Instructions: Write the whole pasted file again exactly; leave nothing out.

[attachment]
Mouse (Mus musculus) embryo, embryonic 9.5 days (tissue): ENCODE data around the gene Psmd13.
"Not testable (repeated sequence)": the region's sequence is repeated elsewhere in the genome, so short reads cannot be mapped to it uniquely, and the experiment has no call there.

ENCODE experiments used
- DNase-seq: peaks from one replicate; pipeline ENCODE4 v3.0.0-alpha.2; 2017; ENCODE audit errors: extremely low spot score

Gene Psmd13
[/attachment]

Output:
Mouse (Mus musculus) embryo, embryonic 9.5 days (tissue): ENCODE data around the gene Psmd13.
"Not testable (repeated sequence)": the region's sequence is repeated elsewhere in the genome, so short reads cannot be mapped to it uniquely, and the experiment has no call there.

ENCODE experiments used
- DNase-seq: peaks from one replicate; pipeline ENCODE4 v3.0.0-alpha.2; 2017; ENCODE audit errors: extremely low spot score

Gene Psmd13